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Unipart helps remove the embodied carbon

unipart recycle

Unipart and Sicut are helping recycle plastic waste into track sleepers, improving the sustainability of Australia’s rail infrastructure.

Railways across the world are already placing significant emphasis on reducing their emissions and are embracing the circular economy through comprehensive and challenging environmental and sustainability strategies.

While historically the primary focus has been on traction, with significant investments in electrification and more recently battery technologies and hydrogen fuel cells, there is now increased focus on the infrastructure itself.

As Unipart Group Australia Managing Director Mark Carling says, it has become abundantly clear that if they are to meet their targets, railways must reduce the embodied carbon within their track infrastructure, over the full course of its operational life.

“We need to embrace circular economy principles and emerging technologies and make greater use of recycled materials, particularly plastics, when making design and procurement decisions,” Carling said.

Based on models of track-embodied carbon, rail, sleepers and reducing maintenance and renewal interventions are obvious targets. Initiatives such as the ‘greening’ of rail steel production delivering longer life with lower carbon rails, and the use of under sleeper pads with concrete sleepers to mitigate ballast attrition and reduce the need for ballast maintenance and replacement during the asset lifetime, are all gaining momentum.

Railway sleepers, representing nearly 30 per cent of the embodied carbon in the track, also need significant attention, especially when they can require regular track maintenance interventions and several replacements during an asset lifetime.

“The continued use of hardwood timber, often with toxic creosote treatment, is also contrary to the Australian Prime Minister’s commitments, made at COP26 alongside more than 120 world leaders, to reverse deforestation and their replacement with high embodied carbon concrete is certainly not the best answer,” Carling said.

“A low embodied carbon composite railway sleeper made from recycled plastic and that is recyclable within a fully circular economy model, would be an obvious solution, and a great win.

“However, in a safety critical application within the infrastructure, safe and reliable performance is critical and there have been several false starts and notable failures, both in Australia and internationally, with polymer composite sleepers.”

Carling said that fortunately, one composite sleeper, Sicut, produced by Sicut Enterprises, is now proven to deliver the full wish list of performance, quality, value, and the environment.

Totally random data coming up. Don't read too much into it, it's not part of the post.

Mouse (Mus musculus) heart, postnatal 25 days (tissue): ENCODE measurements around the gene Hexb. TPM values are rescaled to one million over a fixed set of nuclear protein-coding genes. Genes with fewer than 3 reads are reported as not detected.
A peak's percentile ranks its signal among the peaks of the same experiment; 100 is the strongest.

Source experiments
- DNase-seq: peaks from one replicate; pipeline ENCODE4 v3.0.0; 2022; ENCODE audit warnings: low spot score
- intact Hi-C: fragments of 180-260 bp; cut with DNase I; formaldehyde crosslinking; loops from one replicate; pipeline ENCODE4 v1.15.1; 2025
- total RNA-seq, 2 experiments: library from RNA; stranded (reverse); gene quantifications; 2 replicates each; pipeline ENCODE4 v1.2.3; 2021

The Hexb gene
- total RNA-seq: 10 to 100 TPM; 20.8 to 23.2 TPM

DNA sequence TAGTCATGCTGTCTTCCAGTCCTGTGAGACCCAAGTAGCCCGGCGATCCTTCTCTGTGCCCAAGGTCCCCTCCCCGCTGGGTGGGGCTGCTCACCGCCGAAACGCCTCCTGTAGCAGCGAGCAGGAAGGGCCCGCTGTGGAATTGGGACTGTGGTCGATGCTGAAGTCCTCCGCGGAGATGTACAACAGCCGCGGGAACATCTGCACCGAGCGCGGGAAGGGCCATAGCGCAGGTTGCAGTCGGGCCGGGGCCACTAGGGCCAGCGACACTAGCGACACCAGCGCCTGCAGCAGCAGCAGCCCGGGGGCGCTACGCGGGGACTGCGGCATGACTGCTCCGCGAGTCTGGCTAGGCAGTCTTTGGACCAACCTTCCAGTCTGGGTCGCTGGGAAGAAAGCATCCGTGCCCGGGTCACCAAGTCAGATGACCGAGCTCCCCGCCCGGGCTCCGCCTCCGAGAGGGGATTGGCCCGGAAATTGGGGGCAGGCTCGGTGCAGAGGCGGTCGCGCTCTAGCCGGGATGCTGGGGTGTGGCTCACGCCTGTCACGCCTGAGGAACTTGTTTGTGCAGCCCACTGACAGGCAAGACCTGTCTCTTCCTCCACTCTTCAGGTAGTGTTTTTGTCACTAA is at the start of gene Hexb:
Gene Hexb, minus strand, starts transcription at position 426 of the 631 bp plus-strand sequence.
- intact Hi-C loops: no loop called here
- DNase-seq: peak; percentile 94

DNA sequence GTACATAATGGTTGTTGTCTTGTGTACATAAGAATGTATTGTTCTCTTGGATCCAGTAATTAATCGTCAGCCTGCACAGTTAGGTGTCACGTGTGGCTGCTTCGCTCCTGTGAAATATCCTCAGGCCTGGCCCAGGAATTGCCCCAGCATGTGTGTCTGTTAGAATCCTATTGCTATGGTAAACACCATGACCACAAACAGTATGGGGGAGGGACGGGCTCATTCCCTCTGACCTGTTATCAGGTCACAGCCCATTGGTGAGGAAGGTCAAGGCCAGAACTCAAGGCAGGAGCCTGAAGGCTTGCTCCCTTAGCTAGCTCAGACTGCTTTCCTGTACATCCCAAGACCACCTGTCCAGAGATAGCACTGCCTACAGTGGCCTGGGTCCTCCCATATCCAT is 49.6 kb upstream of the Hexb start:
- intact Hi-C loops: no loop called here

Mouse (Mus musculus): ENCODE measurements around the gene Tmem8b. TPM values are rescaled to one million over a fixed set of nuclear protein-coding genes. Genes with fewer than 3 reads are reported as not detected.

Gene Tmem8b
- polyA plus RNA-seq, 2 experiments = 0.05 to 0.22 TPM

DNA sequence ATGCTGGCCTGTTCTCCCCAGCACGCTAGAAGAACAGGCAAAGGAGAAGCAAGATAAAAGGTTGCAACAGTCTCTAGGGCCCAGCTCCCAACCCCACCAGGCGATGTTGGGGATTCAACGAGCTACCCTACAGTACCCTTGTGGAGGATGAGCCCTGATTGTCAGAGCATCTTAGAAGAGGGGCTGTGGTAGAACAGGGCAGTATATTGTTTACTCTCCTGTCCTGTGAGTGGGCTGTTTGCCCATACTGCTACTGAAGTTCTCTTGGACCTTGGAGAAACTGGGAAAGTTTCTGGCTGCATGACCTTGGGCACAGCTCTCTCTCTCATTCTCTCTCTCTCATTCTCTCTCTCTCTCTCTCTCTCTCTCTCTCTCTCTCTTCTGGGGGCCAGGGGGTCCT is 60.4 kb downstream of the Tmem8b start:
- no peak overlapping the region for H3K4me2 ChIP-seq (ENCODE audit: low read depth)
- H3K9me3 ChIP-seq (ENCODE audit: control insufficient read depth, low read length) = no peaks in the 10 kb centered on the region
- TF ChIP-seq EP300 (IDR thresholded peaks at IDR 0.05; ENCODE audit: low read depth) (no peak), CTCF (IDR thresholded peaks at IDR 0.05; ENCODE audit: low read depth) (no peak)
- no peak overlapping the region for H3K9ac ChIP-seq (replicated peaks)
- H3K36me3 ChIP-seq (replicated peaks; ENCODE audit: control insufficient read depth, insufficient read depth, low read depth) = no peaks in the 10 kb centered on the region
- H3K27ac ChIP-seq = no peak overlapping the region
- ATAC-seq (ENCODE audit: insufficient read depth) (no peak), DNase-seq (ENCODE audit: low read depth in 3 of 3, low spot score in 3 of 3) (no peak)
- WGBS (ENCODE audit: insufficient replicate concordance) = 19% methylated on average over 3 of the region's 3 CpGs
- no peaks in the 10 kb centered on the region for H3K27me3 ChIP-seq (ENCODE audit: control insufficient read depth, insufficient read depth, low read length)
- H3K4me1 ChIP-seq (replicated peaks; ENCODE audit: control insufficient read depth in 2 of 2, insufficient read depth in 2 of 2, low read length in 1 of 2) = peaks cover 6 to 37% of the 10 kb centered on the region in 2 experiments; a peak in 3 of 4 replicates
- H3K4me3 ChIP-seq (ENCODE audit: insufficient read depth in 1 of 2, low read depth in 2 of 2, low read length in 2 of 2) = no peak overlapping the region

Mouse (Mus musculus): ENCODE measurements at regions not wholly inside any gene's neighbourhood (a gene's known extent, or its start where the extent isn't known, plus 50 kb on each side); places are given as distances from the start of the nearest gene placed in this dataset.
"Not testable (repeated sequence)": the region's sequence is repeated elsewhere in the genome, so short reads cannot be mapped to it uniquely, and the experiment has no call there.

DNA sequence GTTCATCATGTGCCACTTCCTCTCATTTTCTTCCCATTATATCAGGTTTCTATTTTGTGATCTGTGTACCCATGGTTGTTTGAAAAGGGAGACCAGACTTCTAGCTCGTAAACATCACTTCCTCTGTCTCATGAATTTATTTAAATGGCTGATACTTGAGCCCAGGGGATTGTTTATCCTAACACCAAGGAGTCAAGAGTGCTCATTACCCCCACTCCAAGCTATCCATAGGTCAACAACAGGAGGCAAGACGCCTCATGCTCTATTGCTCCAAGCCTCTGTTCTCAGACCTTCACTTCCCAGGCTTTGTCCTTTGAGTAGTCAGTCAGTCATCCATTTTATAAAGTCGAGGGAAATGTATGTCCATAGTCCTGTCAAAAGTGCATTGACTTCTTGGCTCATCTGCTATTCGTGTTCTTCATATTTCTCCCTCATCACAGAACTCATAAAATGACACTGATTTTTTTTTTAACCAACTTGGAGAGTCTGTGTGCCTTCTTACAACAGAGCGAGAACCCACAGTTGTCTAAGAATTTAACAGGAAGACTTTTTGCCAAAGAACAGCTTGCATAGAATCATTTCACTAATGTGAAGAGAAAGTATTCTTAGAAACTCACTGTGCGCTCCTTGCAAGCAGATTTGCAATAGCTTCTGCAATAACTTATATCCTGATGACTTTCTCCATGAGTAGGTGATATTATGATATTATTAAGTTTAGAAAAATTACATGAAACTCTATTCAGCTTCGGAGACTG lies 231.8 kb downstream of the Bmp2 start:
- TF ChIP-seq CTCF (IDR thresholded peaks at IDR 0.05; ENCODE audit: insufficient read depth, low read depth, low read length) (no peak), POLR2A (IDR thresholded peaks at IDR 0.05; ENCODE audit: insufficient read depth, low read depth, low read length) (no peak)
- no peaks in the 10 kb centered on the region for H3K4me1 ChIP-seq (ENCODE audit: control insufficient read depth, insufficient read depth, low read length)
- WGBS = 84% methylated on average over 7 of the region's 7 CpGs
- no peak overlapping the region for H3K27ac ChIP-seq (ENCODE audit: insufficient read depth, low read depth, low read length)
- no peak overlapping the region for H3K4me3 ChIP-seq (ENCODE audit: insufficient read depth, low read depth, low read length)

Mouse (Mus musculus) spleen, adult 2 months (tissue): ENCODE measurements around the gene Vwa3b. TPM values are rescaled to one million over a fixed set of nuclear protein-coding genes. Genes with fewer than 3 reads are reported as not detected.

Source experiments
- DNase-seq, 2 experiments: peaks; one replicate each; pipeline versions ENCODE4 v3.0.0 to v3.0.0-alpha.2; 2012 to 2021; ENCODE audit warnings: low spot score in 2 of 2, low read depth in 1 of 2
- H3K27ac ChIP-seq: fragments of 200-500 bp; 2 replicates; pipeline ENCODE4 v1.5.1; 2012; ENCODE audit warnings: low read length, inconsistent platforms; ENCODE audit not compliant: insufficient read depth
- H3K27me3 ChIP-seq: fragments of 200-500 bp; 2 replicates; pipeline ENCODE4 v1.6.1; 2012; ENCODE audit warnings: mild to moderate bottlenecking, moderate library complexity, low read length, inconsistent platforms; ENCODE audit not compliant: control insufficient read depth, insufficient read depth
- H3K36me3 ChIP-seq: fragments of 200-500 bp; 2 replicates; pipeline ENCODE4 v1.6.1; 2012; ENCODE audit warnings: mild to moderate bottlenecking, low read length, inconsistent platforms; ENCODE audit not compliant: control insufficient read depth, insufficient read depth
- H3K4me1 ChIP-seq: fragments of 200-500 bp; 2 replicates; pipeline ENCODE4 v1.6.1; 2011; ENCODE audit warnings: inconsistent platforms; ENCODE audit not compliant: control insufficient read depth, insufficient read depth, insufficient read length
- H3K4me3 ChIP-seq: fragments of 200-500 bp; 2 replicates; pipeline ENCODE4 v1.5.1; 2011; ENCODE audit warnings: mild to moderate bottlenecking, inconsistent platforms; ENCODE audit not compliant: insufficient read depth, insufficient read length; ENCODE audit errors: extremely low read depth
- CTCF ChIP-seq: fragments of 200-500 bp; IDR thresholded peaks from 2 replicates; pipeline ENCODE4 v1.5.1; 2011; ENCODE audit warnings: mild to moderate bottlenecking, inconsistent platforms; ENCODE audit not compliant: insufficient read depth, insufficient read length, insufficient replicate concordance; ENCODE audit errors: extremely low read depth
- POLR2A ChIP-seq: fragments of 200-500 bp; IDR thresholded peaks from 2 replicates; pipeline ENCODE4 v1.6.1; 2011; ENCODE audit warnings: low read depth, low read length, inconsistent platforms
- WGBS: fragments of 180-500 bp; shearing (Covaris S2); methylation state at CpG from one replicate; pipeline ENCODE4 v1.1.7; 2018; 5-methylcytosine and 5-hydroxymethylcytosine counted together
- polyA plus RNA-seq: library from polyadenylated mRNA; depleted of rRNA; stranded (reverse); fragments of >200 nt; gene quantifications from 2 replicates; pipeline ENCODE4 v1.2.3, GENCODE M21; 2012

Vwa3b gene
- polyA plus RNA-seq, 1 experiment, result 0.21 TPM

According to Sicut chief executive officer William Mainwaring, the sleepers are made from a unique blend of recycled plastics, reinforced with glass fibre, and deliver outstanding performance over a very long service life, maintenance-free.

Sicut has become the dominant market leader in Europe and indeed the sole supplier of composite sleepers to major national railroads such as Network Rail in the UK and Deutsche Bahn in Germany.

It is now establishing itself in a similar way in North America and other regions and has plans for a new plant in Australia.

“Sicut sleepers and bearers are manufactured almost entirely from recycled post-consumer and post-industrial plastics, reinforced by glass fibre, in state-of-the-art facilities in the UK and the US,” Mainwaring said.

“Sicut sleepers have been proven for use across track categories from heavy haul Class 1 freight in the USA to very high usage urban mass transit networks in Europe. Indeed, Sicut has installations in over 20 countries around the world, from the heat of the desert in the Middle East to the freezing cold in Scandinavia.

“Sicut’s independently verified Environmental Product Declarations evidence significant embodied carbon reductions, when compared to all alternative sleeper types; a reduction enhanced several times over by further evidence of very long Sicut sleeper service lives.

“Its use of recycled material and demonstrable and simple recyclability highlights its circularity, but due to its long design life, it supports a circular economy for waste plastics measured in decades and not weeks.

“Sicut sleepers and bearers not only deliver carbon reduction, circularity and an ideal use for recycled plastics, but they also deliver significant value to the railroads through greatly reduced maintenance and renewal interventions.”

In Australia and New Zealand, Sicut sleepers and bearers are available through Unipart Rail, as a part of the company’s broader infrastructure-related product range, which also includes electrical and mechanical product supply solutions and innovative rail handling equipment.

“The Sicut composite sleepers and bearers fit our infrastructure range perfectly,” Carling said.

“Unipart excels at bringing innovative solutions to the market, and the Sicut product range is a truly game-changing sustainability innovation. It is more versatile and far longer lasting than timber and performs as well as concrete and much better than other composites available. Sicut is infinitely more sustainable than the traditional timber and concrete solutions”.

Unipart Rail Australia composite sleepers general manager Anthony Sacca said that the company valued the strong relationship it had with the team at Sicut.

“We’re looking forward to bringing the best capabilities of the two organisations together as more and more Australian and New Zealand customers use Sicut in their networks,” he said.

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